Pulp Action Hour: Airships Part Two!

Welcome to part two of my Pulp Action Hour Airship coverage. In this post, we cover the larger than life flying platforms. Each is capable of flight through a combination a matrix of anti-gravity generators strategically placed throughout the hull and multiple large turboprop engines. These massive vehicles are powered by banks of aether crystals working in tandem, this allows each to remain aloft continuously for months at a time. While each platform will have supplies of replacement crystals for any aircraft they carry as well as for their own flight, crystal replacement requires that the anti-gravity array be shut down, forcing the craft to land for the replacement. Luckily the process only takes a few minutes, allowing the craft to be airborne again in under a half hour.
These ships also commonly have powerful shield generators installed, which I have included the new rules for here.

New Tech: Shield Generators

By tapping into the Quantum Ether, a defensive field of concentrated bands of gravity surrounds the target craft. Due to the size limitations of the shield generator, only larger craft can be equipped. The specific limitation is based on the class of shield generator. The protection provided by the shields includes a bonus to armor as well as a bonus to the base toughness. While shields can be partially bypassed, they are too strong to completely be overcome. If an attack hits with 3 or more raises, it temporarily overloads the matrix of shield projectors, causing it to shut down for 1d4 rounds. If this occurs twice in a single combat, the feedback causes the Venusium crystals powering it to crack and fail. If this happens, the power crystals must be replaced to use again. Replacing them takes about ten minutes.

When active, the shields protect the entire craft it is installed on. For the flying platforms, this includes the turboprop engines and any planes on the flight deck or docked on the exterior of the craft. These can still be targeted, but they all gain the bonus to toughness and armor.

NameMin. SizeProtection Cost
Class I 10+4 Tough/+20 Armor150k
Class II14+6 Tough/+25 Armor275k
Class III16+10 Tough/+35 Armor600k
Class IV18+14 Tough/+50 Armor950k

Defensive Weapon Systems

Many larger ships have fast firing, short range guns designed as anti-missile and close combat anti-aircraft weapons systems. These systems are made up of a series of small, very agile turrets ringing the outer edge of the ships, allowing for 360 degree defensive fire. When active, the system makes a to hit roll against each incoming missile attack and all enemy planes within 500’ of the ship. It has a base shooting skill of d8. Missiles are targeted at a -4, planes can be targeted normally. If a missile is hit, it is destroyed. Planes that are hit take 2d6, ap10.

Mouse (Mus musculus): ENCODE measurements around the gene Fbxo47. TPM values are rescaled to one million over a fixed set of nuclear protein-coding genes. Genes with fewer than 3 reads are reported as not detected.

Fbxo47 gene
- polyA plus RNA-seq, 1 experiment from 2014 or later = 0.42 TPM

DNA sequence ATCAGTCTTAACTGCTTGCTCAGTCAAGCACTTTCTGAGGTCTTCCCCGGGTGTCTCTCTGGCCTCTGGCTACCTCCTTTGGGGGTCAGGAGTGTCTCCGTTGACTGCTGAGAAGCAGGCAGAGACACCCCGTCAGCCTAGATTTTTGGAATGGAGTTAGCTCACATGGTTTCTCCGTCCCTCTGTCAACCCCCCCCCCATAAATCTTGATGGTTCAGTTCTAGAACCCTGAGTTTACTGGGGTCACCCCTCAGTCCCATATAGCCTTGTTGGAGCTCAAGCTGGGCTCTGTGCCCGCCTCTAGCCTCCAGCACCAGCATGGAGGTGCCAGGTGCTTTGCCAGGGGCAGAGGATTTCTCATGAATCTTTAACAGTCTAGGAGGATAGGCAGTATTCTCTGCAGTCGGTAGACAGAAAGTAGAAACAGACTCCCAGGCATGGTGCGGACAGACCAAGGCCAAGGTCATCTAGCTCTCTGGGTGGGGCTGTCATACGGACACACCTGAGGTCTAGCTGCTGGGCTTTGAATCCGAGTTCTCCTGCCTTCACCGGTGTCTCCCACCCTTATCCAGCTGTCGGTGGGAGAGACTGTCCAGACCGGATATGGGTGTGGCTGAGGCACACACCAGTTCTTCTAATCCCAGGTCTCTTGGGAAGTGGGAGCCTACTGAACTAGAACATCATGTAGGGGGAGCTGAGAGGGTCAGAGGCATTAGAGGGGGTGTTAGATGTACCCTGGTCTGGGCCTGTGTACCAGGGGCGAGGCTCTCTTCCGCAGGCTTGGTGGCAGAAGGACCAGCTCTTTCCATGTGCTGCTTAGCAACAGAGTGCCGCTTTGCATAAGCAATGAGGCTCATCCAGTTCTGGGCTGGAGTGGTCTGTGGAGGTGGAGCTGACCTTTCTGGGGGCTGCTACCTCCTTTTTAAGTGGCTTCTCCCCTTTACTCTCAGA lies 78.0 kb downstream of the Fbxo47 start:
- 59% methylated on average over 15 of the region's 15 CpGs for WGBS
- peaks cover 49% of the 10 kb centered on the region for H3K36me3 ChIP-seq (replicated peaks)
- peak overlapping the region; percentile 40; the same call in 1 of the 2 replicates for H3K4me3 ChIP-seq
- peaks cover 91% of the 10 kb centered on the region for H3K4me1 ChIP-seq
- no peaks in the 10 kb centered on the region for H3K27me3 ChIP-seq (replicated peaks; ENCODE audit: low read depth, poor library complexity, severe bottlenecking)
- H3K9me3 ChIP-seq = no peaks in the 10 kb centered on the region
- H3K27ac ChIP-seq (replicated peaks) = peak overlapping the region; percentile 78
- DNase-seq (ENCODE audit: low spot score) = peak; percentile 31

All airship combat platforms have this system installed as standard equipment.

Airship Combat Platforms:

These are the largest airships in existence. The only things larger not on the water are some of the spacecraft too large to safely enter an atmosphere. Instead of large bags of hydrogen or helium, these are kept aloft by antigravity technology and large turboprop engines. The smaller platforms have four large turboprop engines near the four “corners” of the craft. Larger one have six or even eight of these engines.  The turboprop engines can be targeted as a called shot. Their toughness and armor is 75% what the rest of the ship. Destroying half of the engines will cause the platform to begin to lose altitude in a controlled crash landing. This means the platform will lose altitude at 120’ per round until it reaches water or land. If it makes it to water, the craft takes no damage and all aboard must make an agility check at -2 or be knocked prone. If it hits land, the craft will take 10d6+10 damage and all on board will take 4d6 damage.
Destroying 75% will result in an uncontrolled crash. This will result in the platform losing 360’ of altitude per round. If it lands on water, the platform will take 10d6 damage while all on board take 3d6 damage. If it hits land, the platform is effectively destroyed and all on board take 10d6+10 falling damage.  

Notes on stats: The game stats in the following descriptions follow normal SWADE rules with the following modifications.

Size: Uses the size chart on page 179 of the SWADE core book as a guide. Though the chart only goes up to size 20, a few of the platforms are size 21 or larger. Size 21 is up to 800’, size 22 is up to 1000’, size 23 is up to 1200’ and size 24 is anything more than 1200’.
Crew: The first number is the minimum crew needed to operate the vehicle at combat efficiency. A skeleton crew of half this many can fly these platforms, but the weapon systems are not operational and handling suffers a -2 penalty. The second number is the total number of passengers that it can carry. This includes flight crew, back up crew and repair teams. Engines: This gives the total number of turboprop engines that help keep the platform aloft and the toughness of each engine. Keep in mind that any platform with an active force field will gain the defensive benefit of the field.
Weapons: This lists the offensive weaponry that is carried by each flying platform. Keep in mind that each platform also has Defensive Weapon Systems installed as well.